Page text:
News Release

IU awarded $1.2 million to develop first-of-its-kind rotavirus-norovirus vaccine for infants

Grant and Award Announcement

Indiana University

Patton and Philip in the lab

image: John Patton and Asha Philip. view more 

Credit: Photo courtesy of John Patton

BLOOMINGTON, Ind. -- Indiana University will further develop a new technology for a combination oral rotavirus-norovirus vaccine for infants, thanks to a $1.2 million grant from venture capital firm GIVAX Inc.

The technology, first developed by IU Bloomington College of Arts and Sciences biology professor John Patton and graduate student Asha Philip, changes the readily available rotavirus vaccine to also protect against norovirus, a highly contagious virus that can cause severe vomiting and diarrhea in young children.

"We like to think of it as a vaccine for the world," Patton said. "The children that are the most at risk of dying from these viral infections are in developing countries. We're modifying a vaccine that is already widely used, giving it greater potential. We think this has strong advantages over other potential options, where you have to use needles and have trained personnel deliver it."

No vaccine currently exists that can prevent norovirus infection, Patton said. And while most adults recover from viral diarrhea, such illness in young children can lead to hospitalization and life-threatening dehydration. Globally, nearly 100,000 childhood deaths occur each year due to norovirus infection, Patton said.

In the U.S. and most parts of the world, children are vaccinated soon after birth against rotavirus, another severe diarrheal disease, using an oral vaccine. The new technology will use the current rotavirus vaccine as a platform to drive the production of norovirus proteins as well, which trigger an antibody response from the immune system.

"The rotavirus vaccine is easily produced and can be administered by those with minimal medical training," Patton said. "The rotavirus vaccine has been very effective in reducing viral gastroenteritis in infants and young children. We would like to take this simple vaccine and turn it into something that is more powerful and has the potential to prevent childhood infectious diseases beyond rotavirus gastroenteritis."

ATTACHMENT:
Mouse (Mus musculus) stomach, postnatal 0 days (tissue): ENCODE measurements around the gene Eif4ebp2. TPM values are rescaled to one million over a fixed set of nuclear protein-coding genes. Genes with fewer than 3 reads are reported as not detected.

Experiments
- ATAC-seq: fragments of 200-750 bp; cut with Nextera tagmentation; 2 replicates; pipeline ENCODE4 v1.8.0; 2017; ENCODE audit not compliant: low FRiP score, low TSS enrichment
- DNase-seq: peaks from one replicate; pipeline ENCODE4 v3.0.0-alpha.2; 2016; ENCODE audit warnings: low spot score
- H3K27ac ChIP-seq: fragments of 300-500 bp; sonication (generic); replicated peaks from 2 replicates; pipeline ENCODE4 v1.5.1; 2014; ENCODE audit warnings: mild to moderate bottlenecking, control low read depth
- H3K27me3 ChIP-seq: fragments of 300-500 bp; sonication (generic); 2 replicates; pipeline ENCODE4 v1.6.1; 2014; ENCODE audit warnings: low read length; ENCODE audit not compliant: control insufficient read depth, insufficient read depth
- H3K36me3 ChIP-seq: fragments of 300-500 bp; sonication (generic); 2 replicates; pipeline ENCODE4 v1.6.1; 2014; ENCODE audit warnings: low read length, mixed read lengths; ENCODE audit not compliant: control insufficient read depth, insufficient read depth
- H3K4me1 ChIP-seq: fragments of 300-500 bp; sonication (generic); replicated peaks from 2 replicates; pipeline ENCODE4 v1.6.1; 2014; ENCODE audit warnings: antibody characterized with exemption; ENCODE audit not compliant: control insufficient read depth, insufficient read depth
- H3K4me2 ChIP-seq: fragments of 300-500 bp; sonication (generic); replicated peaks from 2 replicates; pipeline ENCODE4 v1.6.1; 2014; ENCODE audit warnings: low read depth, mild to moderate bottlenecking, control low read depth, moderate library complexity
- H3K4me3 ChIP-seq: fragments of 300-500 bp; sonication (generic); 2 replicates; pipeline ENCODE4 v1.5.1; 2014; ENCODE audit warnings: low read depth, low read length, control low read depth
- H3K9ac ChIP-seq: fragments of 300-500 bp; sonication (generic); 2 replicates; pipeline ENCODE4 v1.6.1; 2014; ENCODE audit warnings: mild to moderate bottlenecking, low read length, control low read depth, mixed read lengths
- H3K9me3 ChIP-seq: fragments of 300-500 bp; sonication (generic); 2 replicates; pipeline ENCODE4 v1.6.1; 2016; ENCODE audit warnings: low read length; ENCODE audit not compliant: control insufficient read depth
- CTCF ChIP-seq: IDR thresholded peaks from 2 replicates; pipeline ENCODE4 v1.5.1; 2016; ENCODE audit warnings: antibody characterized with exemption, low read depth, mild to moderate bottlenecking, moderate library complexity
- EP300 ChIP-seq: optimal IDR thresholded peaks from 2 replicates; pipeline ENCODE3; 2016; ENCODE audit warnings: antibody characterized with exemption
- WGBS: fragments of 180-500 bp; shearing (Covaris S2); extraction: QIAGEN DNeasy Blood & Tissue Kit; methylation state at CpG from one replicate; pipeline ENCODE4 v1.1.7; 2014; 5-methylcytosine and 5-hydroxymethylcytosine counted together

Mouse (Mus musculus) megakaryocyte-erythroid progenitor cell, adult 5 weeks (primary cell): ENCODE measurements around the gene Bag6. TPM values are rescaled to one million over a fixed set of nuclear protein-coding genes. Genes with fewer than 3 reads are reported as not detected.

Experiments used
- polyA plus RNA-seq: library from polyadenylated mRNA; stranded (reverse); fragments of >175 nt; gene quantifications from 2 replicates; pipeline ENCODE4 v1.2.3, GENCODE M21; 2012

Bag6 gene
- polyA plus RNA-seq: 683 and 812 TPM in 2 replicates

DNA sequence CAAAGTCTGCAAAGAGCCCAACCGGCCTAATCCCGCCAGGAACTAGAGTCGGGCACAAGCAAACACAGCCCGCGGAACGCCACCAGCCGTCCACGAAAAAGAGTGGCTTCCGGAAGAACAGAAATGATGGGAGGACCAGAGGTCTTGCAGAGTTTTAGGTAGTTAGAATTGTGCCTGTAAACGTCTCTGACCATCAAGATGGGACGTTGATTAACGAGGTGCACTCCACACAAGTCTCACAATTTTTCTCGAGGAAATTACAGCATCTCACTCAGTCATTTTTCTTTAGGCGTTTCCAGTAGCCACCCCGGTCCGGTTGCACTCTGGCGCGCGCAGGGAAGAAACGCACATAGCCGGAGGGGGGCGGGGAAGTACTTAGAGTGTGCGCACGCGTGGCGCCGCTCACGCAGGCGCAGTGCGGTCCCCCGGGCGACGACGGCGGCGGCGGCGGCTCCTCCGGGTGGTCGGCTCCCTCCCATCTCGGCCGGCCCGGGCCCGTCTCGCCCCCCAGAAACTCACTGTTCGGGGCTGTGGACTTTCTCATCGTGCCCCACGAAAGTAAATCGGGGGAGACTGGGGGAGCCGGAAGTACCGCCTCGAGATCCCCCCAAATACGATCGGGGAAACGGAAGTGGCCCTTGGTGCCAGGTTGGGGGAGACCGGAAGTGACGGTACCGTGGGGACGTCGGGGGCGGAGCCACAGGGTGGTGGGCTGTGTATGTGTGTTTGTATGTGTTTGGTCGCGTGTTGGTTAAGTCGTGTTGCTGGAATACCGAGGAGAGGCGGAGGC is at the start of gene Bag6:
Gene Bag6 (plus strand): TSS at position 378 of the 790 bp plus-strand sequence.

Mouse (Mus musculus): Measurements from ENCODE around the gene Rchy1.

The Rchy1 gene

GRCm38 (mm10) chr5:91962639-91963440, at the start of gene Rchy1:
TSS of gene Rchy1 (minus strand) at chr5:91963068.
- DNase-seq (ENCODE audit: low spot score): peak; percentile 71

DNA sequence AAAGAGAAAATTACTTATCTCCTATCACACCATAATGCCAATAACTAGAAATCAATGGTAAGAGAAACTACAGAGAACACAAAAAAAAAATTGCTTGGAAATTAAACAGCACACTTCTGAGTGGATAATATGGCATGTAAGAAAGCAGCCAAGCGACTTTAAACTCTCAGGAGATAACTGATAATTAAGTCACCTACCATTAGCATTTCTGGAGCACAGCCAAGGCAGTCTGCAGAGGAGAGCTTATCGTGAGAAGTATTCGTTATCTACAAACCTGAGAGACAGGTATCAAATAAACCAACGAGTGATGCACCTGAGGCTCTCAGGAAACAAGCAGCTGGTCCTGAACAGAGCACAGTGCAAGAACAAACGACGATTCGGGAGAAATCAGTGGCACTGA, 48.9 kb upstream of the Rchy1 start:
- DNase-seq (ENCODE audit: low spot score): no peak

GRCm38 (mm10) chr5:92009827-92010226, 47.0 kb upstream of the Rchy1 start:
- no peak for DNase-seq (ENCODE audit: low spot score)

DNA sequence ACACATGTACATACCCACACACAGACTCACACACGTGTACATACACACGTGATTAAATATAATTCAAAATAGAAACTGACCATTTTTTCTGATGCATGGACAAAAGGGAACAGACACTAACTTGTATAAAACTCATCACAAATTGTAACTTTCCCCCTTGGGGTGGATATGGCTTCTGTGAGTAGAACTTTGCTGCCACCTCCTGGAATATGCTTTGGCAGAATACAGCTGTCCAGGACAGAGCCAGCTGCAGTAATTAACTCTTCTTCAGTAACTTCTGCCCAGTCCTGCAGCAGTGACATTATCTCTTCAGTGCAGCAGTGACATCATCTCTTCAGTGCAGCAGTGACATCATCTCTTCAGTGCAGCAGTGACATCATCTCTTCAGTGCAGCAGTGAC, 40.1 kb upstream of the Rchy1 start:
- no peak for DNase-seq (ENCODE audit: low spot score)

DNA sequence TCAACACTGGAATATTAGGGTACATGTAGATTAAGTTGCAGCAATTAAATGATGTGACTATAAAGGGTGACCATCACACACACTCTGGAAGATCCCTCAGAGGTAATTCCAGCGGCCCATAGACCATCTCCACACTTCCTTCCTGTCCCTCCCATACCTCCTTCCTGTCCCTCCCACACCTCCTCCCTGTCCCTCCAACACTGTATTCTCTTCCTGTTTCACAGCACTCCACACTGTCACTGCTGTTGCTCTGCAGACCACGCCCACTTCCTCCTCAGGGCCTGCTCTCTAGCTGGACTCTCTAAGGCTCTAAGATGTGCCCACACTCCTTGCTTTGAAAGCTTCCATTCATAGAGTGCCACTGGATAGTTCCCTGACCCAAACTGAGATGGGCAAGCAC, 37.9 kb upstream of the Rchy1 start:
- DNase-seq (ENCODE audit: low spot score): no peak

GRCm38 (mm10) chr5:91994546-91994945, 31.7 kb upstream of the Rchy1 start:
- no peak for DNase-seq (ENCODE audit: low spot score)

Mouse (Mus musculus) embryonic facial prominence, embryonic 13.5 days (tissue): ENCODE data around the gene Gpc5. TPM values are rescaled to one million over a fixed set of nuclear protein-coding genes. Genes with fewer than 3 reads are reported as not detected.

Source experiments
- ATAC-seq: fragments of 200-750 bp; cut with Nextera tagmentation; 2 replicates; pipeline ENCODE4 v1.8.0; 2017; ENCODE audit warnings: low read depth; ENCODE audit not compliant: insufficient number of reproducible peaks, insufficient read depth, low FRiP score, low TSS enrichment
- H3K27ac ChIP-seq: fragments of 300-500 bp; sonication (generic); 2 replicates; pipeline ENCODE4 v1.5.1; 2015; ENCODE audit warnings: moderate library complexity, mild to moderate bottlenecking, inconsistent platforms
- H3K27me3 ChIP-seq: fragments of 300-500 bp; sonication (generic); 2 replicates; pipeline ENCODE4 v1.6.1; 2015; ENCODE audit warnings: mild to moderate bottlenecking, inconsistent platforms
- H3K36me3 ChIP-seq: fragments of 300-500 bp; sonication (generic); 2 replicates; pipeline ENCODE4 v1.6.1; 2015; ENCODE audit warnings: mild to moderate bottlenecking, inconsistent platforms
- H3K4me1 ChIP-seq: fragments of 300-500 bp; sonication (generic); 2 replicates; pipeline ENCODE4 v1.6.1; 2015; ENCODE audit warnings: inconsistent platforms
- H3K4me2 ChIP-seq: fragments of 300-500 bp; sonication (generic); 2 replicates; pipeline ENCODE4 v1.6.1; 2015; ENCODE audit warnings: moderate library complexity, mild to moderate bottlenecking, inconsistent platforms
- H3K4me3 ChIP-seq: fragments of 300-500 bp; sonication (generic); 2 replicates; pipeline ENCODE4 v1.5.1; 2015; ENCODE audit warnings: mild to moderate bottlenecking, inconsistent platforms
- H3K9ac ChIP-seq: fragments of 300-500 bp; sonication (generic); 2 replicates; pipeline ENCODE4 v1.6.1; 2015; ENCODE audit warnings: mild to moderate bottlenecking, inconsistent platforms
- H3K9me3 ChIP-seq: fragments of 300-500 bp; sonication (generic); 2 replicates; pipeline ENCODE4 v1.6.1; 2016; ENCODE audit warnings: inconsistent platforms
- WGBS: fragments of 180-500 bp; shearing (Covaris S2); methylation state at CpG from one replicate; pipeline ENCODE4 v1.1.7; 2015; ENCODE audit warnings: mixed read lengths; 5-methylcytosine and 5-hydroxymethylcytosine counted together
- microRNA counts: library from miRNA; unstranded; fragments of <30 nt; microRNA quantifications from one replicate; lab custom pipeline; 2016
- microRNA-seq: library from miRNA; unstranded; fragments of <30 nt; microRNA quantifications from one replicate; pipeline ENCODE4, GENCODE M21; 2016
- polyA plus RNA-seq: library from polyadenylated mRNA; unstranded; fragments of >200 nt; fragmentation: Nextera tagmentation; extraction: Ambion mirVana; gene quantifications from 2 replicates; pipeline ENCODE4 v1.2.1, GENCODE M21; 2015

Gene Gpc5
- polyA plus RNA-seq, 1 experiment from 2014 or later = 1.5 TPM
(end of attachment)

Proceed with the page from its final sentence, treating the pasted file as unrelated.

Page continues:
Patton and his colleagues chose norovirus for the first combination oral vaccine because it would significantly reduce the amount of severe diarrheal illness occurring in infants and young children throughout the world.

But norovirus is notoriously difficult to cultivate in the lab, which has been a major impediment to the development of a norovirus vaccine through more traditional routes, Patton said.

"We cannot grow norovirus in standard laboratory cell lines, which limits the possibility of making vaccines from purified norovirus that has been inactivated by chemical treatment, a common longstanding approach for making viral vaccines, including those against flu and polio," he said. "However, experiments have shown that it is possible to change rotavirus so it can express proteins against other pathogens. With our new technology, the fact that we cannot grow norovirus in cell culture is not an issue, as instead we can rely on the rotavirus vaccine as an expression platform of norovirus proteins in the immunized child.

"People have been working on the development of a norovirus vaccine for 20 or 30 years without success. Our approach is unique and provides a workaround to the need to produce norovirus particles in formulating a norovirus vaccine."

Patton said a combination rotavirus and norovirus oral vaccine would not only give the world a measure of defense against both viruses; it would also be easy to distribute and implement. Rotavirus vaccines are already used throughout much of the world, so the necessary distribution channels already exist. And because needles and injections are not required, there is no need for a medical professional to administer these vaccines, reducing the cost of an immunization program. Rotavirus vaccines do not have special storage or temperature requirements, so freezers and reliable electrical service are not a necessity, which can be key for widespread use of the vaccine in developing countries.

Once the rotavirus platform technology is fully developed and its effectiveness has been studied and verified, Patton and his colleagues hope to expand the idea and make new generations of combination vaccines that will protect against other pathogens in babies and even adults.

GIVAX, Inc., is a start-up biotech company established through seed funding provided by RA Capital, a Boston investment firm dedicated to the support of public and private health care and life science companies. The mission of GIVAX is to discover solutions for preventing gastrointestinal tract infections in children and adults, potentially through the development of combination vaccines. Patton is a founder of GIVAX and is retained as a consultant by the company.

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